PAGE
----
My interest was piqued when Michael Essington, a/k/a Mike E. over at the blog Strange Reaction (if you're not a regular reader, fix that error immediately!), sent me an email a couple months back asking if he could use one of my quotes in his new book. New book? After taking a few moments to kick the writer inside of me ("Other people are writing books. Get off yer bum and write something fer crissakes, wouldja?!?") I found myself really looking forward to reading Mike's work. The record reviews he writes and the anecdotes he shares on the blog are always enjoyable, and often leave you wanting to hear more. His new book, Last One to Die, available now through Create Space, does not disappoint.
In essence, Last One to Die is a compendium of short stories, some revised and revisited pieces he has shared online or in his past column for Flipside, organized under the vast umbrellas of Friends & Family, Life, Music and Inspiration. Each anecdote stands completely on its own, and many could fit equally well under any of his four categories, yet when taken as a group they provide a loose biography of a bit of a misfit kid growing up in southern California and finding Punk Rock to be the perfect soundtrack as he goes about the task of trying to figure out Life.
Mike is maybe a year older than I, so I can very easily relate to many of the background details here: the music, the pop culture references, etc., are of my time. But what makes Mike's writing work is that the details aren't the thing, the gut feeling is. His writing is visceral, and anyone who has lived past the age of 25 can relate to these tales. We've all had the idiotic friends, the family fights, the relationships we wax nostalgic over, the decisions we wish we could take back, the celebrations and successes, and the tough lessons to learn. His story is everyone's story: what the hell are we doing here anyway?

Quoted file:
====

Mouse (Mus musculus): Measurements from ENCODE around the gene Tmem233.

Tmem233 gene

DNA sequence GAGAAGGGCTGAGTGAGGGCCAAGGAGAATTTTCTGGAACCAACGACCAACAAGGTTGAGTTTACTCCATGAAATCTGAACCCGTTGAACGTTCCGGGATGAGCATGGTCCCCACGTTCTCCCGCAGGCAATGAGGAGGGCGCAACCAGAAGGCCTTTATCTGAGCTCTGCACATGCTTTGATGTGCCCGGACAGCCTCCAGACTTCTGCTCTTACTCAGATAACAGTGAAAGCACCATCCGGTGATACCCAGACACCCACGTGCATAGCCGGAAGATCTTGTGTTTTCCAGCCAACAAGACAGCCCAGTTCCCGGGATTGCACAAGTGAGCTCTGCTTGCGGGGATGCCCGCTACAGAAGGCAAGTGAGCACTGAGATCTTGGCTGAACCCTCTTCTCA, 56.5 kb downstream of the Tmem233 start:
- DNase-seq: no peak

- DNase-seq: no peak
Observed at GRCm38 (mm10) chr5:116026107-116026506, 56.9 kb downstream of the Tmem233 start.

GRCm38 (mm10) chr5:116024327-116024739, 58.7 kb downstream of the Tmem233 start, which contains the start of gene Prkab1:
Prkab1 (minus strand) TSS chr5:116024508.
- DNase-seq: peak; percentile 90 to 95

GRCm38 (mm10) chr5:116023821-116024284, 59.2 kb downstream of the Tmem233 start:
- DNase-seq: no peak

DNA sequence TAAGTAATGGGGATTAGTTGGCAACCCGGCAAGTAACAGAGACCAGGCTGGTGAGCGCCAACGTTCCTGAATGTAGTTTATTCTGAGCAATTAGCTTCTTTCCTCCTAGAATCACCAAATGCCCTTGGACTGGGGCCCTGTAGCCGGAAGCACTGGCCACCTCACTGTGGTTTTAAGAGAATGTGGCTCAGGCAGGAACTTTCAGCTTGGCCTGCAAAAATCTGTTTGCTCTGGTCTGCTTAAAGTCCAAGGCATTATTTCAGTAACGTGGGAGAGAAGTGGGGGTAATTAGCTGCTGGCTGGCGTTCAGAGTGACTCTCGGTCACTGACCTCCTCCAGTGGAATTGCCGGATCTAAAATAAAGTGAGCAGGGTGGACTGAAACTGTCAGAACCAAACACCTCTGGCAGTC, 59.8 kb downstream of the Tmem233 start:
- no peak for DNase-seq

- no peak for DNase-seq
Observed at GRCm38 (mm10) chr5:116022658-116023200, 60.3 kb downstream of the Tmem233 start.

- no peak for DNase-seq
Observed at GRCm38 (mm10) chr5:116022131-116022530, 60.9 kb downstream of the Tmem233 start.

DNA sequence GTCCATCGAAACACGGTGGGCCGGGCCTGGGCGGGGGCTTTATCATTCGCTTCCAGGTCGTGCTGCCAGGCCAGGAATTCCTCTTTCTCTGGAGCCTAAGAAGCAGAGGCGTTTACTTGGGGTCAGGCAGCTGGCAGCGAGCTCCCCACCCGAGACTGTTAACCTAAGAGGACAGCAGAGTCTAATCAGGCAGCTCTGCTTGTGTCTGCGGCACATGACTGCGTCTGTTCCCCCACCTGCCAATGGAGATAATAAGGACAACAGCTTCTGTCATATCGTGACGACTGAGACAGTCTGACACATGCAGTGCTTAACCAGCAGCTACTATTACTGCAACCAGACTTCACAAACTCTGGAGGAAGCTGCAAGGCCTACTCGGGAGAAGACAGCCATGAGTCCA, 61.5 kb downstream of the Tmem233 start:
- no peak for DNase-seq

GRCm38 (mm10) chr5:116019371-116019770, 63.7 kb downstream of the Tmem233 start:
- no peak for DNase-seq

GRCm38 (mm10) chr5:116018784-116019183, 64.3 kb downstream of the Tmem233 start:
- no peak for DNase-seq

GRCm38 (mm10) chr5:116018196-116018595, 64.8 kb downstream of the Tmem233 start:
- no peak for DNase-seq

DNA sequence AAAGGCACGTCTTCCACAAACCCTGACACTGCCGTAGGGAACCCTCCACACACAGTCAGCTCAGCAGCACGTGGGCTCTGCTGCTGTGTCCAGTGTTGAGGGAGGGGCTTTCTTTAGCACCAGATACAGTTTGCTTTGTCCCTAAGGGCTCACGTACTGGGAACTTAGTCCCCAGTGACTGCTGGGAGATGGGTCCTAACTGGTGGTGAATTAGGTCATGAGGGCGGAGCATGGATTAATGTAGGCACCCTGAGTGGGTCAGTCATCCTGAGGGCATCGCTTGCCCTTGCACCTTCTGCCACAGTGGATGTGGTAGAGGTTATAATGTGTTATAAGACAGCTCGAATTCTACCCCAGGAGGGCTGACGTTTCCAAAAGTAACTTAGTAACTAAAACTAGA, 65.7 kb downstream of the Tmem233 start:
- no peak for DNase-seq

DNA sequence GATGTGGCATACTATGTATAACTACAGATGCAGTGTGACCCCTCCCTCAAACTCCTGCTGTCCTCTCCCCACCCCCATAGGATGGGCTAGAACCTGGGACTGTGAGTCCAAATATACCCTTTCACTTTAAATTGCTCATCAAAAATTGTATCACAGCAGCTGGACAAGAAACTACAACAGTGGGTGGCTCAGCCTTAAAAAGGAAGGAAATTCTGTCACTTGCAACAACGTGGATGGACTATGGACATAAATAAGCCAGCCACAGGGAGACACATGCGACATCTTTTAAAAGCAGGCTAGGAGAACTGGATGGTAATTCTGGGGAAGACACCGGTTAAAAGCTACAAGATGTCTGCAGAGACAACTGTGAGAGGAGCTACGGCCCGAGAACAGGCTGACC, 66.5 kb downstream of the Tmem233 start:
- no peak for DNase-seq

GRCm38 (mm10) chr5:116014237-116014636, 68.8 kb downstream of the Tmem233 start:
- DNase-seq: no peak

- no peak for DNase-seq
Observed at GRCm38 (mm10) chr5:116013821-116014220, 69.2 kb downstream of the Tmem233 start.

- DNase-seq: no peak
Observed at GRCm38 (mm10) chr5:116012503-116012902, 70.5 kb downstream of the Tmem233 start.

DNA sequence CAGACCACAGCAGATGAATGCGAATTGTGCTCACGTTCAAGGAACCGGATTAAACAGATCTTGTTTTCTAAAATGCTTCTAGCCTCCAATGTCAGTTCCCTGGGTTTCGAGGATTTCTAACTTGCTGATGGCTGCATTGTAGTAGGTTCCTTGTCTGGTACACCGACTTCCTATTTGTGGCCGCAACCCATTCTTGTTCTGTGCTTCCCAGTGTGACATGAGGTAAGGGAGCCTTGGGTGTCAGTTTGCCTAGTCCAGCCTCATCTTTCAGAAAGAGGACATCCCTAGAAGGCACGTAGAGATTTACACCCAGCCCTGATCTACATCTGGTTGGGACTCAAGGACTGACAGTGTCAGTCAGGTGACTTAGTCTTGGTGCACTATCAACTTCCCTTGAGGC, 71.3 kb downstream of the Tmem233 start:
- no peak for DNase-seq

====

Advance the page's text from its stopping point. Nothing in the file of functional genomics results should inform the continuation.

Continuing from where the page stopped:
The short pieces he writes combine with his naturally conversational style to make you feel like you're sitting with an old friend trading stories that you've both heard a thousand times over, but you want to hear again anyway. Others might use traditional book-review words like "stark," "unflinching," or "no punches pulled" to describe Mike's tone and outlook; I think "realistic" is a better choice. No, he doesn't dress up the grittier aspects of his tales to make them more palatable, nor does he apologize for who he was in his youth or who he is now. But then again, when you're sitting with your friend trading stories, you know that you'll call bullshit on each other if you try to make yourself look better than you were. I never got the sense while reading that I'd be calling bullshit on any of Mike's tales.
The only complaint I have, and it's not a large one, is technical. Mike's book could really use a proofreader in spots. There are occasional misplaced commas, run-on sentences, unidentified antecedents and vague phrasings that turn up throughout, and of course my OCD spotted everyone of them. At the same time, those things may well have been intentional: again, there is a very conversational feel here, and standing on ceremony is not required for good conversation.
At just over 200 pages, Last One to Die is a relatively quick read, but a highly recommended one. Mike's experiences as an amateur boxer, singer (and rapper of sorts, unintentionally), young Punk Rock kid and older husband and father make excellent fodder for stories that will, in turns, make you laugh, piss you off, cause you to shake your head, and bring to mind your own tales.
Again, Last One to Die is available at Create Space. Do yourself a favor and pick this one up.